SAS CERENERGY® battery transforming Altech Chemicals (ASX:ATC) into battery energy company - Kalkine Media

January 13, 2023 03:15 PM AEDT | By Ankur Jaiswal
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  • Altech recently proposed a change of its name from Altech Chemicals Limited to Altech Batteries Limited.
  • Altech believes that the new name represents the Company’s transition to a battery energy company.
  • Altech has entered into a Joint Venture with world leading German research and development institute Fraunhofer IKTS to commercialise the Sodium Alumina Solid State (SAS) CERENERGY® batteries.
  • SAS CERENERGY® batteries overcome many of the issues faced by lithium-ion batteries.
  • Altech intends to seek shareholder approval of the name change at the next General Meeting in 2023.

Altech Chemicals Limited (ASX:ATC), a specialty battery technology company, is leaving no stone unturned in developing its battery technology. The recent proposal to change the Company's name to "Altech Batteries Limited” aligns with the Company’s focus towards the burgeoning global grid energy storage market.

Altech has stated that the sector is growing at an accelerated pace of 28% CAGR and is expected to reach US$15 billion in 2025.

Tapping the global energy transition

The global dependence on grid batteries makes them an inseparable part of the world’s energy requirements. To cater for this rapidly growing market, Altech entered into a joint venture with the world-leading German battery institute Fraunhofer IKTS.

Altech’s joint venture with Fraunhofer IKTS aims to commercialise a grid battery that overcomes almost all the issues and constraints associated with lithium-ion batteries.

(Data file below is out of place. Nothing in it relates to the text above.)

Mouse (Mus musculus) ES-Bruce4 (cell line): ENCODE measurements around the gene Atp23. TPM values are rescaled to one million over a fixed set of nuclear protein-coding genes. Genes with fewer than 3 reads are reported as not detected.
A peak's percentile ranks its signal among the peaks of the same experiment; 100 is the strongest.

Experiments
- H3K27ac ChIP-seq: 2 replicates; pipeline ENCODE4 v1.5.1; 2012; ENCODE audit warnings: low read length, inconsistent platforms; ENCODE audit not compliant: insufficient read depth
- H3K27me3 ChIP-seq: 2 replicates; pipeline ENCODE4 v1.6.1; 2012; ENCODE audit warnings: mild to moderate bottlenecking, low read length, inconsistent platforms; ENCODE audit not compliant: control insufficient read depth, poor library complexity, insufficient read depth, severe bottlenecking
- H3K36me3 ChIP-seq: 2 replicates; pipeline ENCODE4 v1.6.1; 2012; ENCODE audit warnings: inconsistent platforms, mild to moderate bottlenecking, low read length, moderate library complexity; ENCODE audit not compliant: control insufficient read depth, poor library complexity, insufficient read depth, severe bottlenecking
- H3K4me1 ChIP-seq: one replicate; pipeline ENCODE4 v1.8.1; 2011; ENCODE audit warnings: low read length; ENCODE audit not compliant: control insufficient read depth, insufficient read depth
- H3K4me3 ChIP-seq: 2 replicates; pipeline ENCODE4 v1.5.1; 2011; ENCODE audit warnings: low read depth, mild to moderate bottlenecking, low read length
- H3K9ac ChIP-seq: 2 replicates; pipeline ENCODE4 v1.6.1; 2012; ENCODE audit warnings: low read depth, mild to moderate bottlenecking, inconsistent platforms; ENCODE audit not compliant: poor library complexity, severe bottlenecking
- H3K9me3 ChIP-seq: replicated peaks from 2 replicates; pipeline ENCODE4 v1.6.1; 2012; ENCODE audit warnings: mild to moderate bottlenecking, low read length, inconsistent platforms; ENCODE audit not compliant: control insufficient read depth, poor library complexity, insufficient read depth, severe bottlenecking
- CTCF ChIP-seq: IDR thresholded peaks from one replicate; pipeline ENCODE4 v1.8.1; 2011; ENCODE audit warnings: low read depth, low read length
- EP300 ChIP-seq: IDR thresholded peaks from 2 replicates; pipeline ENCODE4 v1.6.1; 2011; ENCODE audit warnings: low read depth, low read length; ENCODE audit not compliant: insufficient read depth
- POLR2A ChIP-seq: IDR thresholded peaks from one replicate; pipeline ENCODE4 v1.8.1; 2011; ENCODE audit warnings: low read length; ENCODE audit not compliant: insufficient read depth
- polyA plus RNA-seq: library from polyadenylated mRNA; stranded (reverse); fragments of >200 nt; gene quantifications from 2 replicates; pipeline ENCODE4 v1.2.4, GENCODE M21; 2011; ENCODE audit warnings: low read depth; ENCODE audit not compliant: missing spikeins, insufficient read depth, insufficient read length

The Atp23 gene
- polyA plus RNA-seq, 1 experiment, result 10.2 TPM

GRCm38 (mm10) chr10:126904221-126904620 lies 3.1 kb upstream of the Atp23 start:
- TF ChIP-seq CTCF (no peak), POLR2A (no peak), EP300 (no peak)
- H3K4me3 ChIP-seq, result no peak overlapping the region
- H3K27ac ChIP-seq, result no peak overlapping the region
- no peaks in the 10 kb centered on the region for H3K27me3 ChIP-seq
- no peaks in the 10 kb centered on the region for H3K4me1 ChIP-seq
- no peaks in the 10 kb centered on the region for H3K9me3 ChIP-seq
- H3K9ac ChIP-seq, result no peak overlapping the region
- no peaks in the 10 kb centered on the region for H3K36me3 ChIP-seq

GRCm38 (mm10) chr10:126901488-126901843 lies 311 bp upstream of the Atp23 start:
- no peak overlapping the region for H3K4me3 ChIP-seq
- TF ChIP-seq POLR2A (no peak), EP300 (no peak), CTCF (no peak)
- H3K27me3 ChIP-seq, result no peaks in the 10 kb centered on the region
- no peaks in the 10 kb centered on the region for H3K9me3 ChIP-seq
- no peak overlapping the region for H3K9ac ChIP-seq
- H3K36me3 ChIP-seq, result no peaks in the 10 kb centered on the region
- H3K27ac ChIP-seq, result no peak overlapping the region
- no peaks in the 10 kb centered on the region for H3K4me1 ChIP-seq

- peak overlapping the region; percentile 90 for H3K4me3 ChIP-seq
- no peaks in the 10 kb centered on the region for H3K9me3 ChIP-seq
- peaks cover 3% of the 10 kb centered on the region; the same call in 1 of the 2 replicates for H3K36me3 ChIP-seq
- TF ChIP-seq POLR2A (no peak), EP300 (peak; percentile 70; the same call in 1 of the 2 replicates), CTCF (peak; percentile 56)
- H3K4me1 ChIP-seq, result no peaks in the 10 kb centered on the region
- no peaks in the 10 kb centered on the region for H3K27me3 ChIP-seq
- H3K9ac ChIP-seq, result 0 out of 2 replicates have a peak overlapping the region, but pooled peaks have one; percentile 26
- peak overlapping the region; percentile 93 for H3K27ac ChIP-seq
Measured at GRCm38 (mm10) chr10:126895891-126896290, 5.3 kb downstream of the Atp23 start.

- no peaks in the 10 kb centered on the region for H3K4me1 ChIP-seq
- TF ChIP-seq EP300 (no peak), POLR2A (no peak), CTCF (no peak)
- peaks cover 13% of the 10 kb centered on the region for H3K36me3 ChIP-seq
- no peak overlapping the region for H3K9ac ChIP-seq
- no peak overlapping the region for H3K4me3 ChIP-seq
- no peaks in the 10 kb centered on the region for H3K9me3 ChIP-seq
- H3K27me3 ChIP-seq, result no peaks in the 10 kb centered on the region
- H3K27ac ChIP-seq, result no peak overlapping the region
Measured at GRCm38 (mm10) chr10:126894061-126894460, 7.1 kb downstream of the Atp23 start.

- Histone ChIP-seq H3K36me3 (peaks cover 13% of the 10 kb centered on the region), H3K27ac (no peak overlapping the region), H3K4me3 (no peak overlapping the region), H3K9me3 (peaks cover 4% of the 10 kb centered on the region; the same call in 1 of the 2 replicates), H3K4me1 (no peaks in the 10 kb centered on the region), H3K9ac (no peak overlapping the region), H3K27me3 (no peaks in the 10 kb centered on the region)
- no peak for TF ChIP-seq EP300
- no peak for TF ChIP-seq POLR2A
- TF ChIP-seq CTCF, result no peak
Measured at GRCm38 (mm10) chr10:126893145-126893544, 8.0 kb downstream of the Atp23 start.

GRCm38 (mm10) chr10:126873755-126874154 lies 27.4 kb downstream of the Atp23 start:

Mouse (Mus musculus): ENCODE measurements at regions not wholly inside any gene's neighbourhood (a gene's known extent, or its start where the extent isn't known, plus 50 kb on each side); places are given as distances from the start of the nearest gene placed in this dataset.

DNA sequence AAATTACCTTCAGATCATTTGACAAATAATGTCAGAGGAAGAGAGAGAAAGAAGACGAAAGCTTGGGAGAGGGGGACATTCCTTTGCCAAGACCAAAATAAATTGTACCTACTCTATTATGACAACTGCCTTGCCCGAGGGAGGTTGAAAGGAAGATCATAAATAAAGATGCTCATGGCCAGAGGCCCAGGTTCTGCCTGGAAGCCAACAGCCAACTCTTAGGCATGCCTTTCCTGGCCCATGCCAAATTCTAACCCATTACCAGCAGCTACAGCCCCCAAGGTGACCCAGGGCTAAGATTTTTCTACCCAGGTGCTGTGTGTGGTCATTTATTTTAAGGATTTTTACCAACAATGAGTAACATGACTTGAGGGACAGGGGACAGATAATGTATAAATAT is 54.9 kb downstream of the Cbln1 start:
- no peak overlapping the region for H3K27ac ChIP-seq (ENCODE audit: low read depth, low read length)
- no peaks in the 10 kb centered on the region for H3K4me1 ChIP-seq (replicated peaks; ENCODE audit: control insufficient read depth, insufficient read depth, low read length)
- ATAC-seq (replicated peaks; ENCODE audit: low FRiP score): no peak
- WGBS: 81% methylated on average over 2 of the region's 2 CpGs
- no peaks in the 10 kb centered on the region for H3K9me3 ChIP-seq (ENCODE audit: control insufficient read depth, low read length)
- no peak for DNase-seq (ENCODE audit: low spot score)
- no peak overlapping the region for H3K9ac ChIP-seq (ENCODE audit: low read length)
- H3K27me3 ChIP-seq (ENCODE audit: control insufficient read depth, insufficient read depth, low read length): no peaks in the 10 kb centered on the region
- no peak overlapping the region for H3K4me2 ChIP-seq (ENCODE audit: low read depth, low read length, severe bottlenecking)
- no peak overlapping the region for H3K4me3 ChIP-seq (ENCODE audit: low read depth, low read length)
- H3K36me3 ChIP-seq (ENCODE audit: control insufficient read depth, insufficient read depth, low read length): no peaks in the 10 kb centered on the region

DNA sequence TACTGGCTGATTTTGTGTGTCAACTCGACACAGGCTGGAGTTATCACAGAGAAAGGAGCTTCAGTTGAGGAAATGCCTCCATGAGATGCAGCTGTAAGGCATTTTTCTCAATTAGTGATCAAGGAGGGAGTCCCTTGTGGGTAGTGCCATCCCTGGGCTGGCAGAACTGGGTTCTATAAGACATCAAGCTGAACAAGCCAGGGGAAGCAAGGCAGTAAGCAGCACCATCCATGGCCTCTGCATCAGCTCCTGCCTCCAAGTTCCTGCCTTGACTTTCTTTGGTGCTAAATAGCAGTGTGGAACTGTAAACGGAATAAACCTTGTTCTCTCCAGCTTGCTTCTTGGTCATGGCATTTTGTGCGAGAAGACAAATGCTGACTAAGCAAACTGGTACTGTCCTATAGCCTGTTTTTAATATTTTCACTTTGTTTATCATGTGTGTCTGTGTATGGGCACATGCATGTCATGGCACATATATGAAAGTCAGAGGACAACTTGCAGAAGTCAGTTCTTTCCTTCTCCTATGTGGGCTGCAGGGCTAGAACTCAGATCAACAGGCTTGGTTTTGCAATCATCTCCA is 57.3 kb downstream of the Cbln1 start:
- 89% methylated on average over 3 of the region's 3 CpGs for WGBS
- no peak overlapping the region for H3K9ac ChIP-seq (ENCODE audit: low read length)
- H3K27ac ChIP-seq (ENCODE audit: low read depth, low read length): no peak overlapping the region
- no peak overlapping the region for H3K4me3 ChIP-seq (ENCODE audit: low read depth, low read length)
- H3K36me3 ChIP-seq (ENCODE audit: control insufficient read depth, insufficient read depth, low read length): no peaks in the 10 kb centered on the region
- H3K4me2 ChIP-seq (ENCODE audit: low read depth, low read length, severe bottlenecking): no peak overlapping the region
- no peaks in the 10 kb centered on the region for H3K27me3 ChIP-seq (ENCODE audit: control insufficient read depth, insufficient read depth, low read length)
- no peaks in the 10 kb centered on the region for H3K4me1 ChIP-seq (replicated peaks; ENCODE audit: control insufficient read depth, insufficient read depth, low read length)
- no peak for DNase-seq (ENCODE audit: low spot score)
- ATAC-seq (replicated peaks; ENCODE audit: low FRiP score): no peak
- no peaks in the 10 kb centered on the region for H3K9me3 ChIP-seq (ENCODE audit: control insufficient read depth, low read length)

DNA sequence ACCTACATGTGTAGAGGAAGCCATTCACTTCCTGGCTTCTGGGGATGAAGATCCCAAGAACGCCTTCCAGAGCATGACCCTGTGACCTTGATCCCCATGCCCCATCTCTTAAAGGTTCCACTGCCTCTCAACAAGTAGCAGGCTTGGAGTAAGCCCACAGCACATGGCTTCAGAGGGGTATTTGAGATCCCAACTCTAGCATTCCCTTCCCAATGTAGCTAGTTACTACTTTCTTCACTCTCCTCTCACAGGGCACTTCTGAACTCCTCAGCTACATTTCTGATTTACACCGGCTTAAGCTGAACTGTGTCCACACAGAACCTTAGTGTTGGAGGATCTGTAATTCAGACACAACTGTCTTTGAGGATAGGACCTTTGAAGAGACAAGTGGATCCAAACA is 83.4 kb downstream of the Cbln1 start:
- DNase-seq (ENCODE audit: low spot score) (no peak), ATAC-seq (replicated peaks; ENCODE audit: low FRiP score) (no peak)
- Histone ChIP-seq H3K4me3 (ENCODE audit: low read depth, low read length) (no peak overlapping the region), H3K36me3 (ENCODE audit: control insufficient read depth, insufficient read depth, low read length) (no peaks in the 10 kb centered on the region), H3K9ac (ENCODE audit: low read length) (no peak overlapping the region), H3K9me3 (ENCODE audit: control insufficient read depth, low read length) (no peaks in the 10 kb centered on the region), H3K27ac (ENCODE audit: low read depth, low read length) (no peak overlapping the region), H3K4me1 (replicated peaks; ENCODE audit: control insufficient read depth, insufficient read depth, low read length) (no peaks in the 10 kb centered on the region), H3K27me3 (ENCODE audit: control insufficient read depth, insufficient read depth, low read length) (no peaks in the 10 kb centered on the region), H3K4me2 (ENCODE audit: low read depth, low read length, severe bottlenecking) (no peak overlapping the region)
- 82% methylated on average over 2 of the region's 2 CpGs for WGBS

Source: ATC quarterly update, 31 September 2022

Click here to zero into the status of the Definitive Feasibility Study on the CERENERGY® 100MWh Sodium Alumina Solid State Battery project.

An alternative to lithium-ion batteries.

Lithium-ion batteries are currently popular in the battery technology space; however, they are susceptible to many issues.  

For instance, lithium-ion batteries are susceptible to overheating, may catch fire, or even explode. They have a short operating temperature range (+150C to +350C) and can lose substantial capacity if operated in extreme temperatures.

Their life is limited to only 7-10 years. Most importantly, they need critical and expensive elements like lithium, cobalt, graphite, and copper as their raw material, and face many issues related to production, supply chain, price, and ethical constraints. These factors pose serious supply concerns for Li-ion batteries.

SAS CERENERGY® battery: a cheaper and better alternative.

Altech has addressed this real-world problem and entered into a joint venture with the world-leading German battery institute Fraunhofer IKTS to commercialise an alternate solution to lithium-ion batteries.

Fraunhofer IKTS, over the last eight years, has developed the CERENERGY® battery to a position where it is now ready to commercialise, spending €35 million on R&D. Fraunhofer IKTS operates a €25 million pilot plant in Hermsdolf, Germany.

Source: Company update, 8 November 2022

The battery is a table salt and nickel-based Sodium Alumina Solid State (SAS) CERENERGY® battery. It is fire and explosion-proof, has an ultra-long-life span (around 15 years) and is efficient in operating in extreme climatic conditions in cold and desert climates.

Being a table salt and nickel-based battery, it doesn't require any critical elements. Moreover, its high energy & power density, the capability of producing more than 600 V and almost similar charging and discharging time of 4-6 hours makes it ideal for grid batteries.

Source: ATC quarterly update, 31 September 2022

Comparative analysis justifying SAS CERENERGY® battery

The comparative analysis of the SAS CERENERGY® battery, redox flow battery and LFP battery is shown below:

Source: Company update, 8 November 2022

Altech believes that the Sodium Alumina Solid State (SAS) CERENERGY® battery is the grid storage battery of the future. Altech, together with associated entity Altech Advanced Materials AG, holds 75% of the project, whilst Fraunhofer IKTS’ 25% is free carried.

Source: Company update, 8 November 2022

The JV will use Altech's German land to construct the battery plant on.

Fraunhofer IKTS estimates the final SAS pack to cost 40% lower than a lithium-ion battery and will be produced from the JV's 100 MWh project in Germany.



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